A friend sent along an interesting New York Times article about German privacy advocate Malte Spitz's efforts to obtain the location information collected through his cellphone from Deutsche Telekom. After a court battle, he obtained the records collected via his 'handy' (love that nickname), and was given an astonishing spreadsheet, containing each of the 35,831 pieces of information that had been collected about him over the previous six months. That's more than one piece of data every 7 and a half minutes. As a privacy activist and member of Germany's Green Party, he chose to make his findings public, via Google Document, in an effort to show the extent of the data collected.
Working with Spitz, the German newspaper Die Zeit created an incredible interactive map of the data. In addition to mapping the location information provided by Deutsche Telekom, Die Zeit integrated Spitz calling and SMS texting use, and "augmented" that information Spitz's tweets, blog postings, and public appearances to create a full-bodied, interactive portrait of one man's life over the course of six months.
A screenshot from the interactive map of six months of Spitz's life. (via Die Zeit Online)
The resulting infographic is utterly fascinating. While its creator surely intended for it to be a frightening reflection of just how much personal data is collected by others, I'm more interested by the possibilities it opens then the fearsome Big Brother it reveals. Spitz's movements are thoroughly plotted across the map, and reveal information not just about location, bu about movement, and the relative speed of different modes of travel. Tied in with his blogging, tweets, and cell phone use, the data creates a remarkable chronicle of thoughts and activities, along with their ties to place. What was one looking at when a great idea struck and was tweeted? Where was one standing when they took a photo and posted it to Facebook?
I understand and appreciate the desire for privacy, and think that those who wish to remain anonymous should be able to, but my first reaction when I read this article was, "I wish I could get my records." The ties between space, time, and human activities fascinates me - for instance, I have been manually recording all of my movements through Philadelphia by foot and bicycle since October of last year, mostly as a way of keeping a diary through maps. Even now I can look back at the maps I've accumulated and recall the responsibilities and activities, both mundane and extraordinary, that propelled me around the city on any given day. I would love to be able to tie that movement data so closely to the other actions I took.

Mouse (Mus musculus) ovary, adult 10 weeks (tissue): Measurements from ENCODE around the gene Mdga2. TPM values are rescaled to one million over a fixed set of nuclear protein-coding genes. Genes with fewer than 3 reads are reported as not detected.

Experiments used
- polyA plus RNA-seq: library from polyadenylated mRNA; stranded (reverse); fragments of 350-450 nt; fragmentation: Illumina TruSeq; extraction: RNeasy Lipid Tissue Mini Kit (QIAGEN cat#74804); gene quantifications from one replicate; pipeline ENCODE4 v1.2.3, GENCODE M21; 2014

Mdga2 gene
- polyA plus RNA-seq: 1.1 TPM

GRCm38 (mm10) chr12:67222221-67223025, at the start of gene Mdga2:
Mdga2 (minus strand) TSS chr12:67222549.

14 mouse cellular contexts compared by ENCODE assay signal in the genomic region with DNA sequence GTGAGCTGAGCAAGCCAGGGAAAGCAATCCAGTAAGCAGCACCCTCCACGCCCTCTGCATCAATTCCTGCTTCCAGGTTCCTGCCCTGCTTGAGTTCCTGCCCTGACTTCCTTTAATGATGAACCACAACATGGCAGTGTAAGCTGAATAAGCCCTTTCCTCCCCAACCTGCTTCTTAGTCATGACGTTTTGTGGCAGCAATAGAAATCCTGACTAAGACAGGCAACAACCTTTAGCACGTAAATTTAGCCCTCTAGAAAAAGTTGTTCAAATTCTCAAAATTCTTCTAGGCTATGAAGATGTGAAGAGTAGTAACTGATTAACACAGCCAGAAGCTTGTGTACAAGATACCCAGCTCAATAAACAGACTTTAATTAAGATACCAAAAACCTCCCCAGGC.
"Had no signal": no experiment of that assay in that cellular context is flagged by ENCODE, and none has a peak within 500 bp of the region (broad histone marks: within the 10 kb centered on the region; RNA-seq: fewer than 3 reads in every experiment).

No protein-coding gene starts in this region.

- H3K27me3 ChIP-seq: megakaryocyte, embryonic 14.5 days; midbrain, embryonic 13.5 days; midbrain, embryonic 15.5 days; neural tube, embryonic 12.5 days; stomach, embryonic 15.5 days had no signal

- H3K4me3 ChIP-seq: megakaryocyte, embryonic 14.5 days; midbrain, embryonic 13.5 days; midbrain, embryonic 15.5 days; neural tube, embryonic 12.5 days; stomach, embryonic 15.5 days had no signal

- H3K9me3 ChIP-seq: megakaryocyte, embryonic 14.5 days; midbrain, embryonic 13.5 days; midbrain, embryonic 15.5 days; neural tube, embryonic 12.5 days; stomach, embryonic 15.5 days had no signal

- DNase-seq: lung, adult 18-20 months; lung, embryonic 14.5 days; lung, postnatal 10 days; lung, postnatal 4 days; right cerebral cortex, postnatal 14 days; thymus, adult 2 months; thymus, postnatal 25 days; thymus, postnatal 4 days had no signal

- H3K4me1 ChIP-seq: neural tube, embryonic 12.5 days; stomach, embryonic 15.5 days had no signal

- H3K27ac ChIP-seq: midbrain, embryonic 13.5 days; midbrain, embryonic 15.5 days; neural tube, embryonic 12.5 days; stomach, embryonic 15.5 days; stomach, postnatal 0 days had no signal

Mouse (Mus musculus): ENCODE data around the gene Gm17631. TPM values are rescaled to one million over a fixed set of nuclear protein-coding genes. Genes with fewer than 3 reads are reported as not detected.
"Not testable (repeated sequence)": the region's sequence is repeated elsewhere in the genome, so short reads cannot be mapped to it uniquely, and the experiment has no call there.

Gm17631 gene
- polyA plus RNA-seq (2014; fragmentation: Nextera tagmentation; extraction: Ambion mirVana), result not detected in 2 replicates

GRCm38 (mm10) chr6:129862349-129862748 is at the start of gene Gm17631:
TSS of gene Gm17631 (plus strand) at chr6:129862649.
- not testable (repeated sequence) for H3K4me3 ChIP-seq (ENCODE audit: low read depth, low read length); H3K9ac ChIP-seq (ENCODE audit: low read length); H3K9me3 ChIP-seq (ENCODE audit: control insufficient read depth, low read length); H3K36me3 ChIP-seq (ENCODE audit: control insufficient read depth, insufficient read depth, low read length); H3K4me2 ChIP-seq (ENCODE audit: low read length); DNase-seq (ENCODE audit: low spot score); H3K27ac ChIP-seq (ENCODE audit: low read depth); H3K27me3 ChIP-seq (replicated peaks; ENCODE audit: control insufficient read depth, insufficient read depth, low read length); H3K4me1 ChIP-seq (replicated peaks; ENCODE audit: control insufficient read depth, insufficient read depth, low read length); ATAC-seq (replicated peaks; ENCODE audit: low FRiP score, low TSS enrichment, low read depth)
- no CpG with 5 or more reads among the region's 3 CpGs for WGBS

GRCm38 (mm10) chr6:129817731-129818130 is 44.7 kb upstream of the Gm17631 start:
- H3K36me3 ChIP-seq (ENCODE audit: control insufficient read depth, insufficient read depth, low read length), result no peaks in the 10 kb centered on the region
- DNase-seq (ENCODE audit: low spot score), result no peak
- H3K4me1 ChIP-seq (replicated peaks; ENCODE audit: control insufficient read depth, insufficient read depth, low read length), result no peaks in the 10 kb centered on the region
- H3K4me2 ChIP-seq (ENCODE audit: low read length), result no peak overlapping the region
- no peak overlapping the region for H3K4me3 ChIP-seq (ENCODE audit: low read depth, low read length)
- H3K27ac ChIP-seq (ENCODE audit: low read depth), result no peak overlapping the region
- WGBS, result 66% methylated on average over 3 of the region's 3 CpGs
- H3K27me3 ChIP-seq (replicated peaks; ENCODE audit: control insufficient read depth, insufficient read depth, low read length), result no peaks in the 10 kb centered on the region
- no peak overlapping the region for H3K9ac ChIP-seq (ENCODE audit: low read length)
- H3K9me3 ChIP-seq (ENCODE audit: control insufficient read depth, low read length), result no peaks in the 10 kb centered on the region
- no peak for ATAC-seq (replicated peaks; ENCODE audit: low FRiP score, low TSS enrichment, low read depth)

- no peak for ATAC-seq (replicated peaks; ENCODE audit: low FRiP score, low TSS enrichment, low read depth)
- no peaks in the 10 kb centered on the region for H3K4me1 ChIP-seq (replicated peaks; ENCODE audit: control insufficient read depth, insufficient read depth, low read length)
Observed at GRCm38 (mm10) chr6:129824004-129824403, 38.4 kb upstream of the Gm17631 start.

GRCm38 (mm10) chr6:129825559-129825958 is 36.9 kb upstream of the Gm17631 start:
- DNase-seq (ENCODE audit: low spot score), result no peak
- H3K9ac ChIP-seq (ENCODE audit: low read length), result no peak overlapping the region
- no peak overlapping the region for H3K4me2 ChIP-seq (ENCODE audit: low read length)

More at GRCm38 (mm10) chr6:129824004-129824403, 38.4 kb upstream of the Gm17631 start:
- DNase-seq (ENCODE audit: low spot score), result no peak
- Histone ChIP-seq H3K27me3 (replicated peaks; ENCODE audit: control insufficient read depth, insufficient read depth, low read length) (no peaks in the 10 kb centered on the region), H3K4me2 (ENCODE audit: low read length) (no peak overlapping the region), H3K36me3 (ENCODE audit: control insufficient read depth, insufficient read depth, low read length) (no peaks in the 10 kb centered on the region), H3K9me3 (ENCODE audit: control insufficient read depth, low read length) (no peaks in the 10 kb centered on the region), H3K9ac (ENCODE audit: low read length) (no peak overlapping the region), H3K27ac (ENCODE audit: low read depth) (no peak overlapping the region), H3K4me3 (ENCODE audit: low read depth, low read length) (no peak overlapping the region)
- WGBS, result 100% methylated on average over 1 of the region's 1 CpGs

While the possibility of the misuse of data such as that found by Herr Spitz is plausible, and its abuse is conceivable, its power is undeniable. This data, severed of its links to individuals offers a wealth of information with already proposed data mining concepts, like traffic management. Without safeguards to protect anonymity, such tracking can be ethically murky, but the ability of this information to transform the way that we see cities and movement. Still, even severed from a specific identity, it's not too hard to figure out whose map is whose. A brief glimpse at the maps I've made clearly shows where I live, along with regular trips that I make, for instance to collect rents from my rental property and deposit them at the bank on the first of every month. Such maps of movement are incredibly legible and revealing - perhaps this is why they fascinate me so.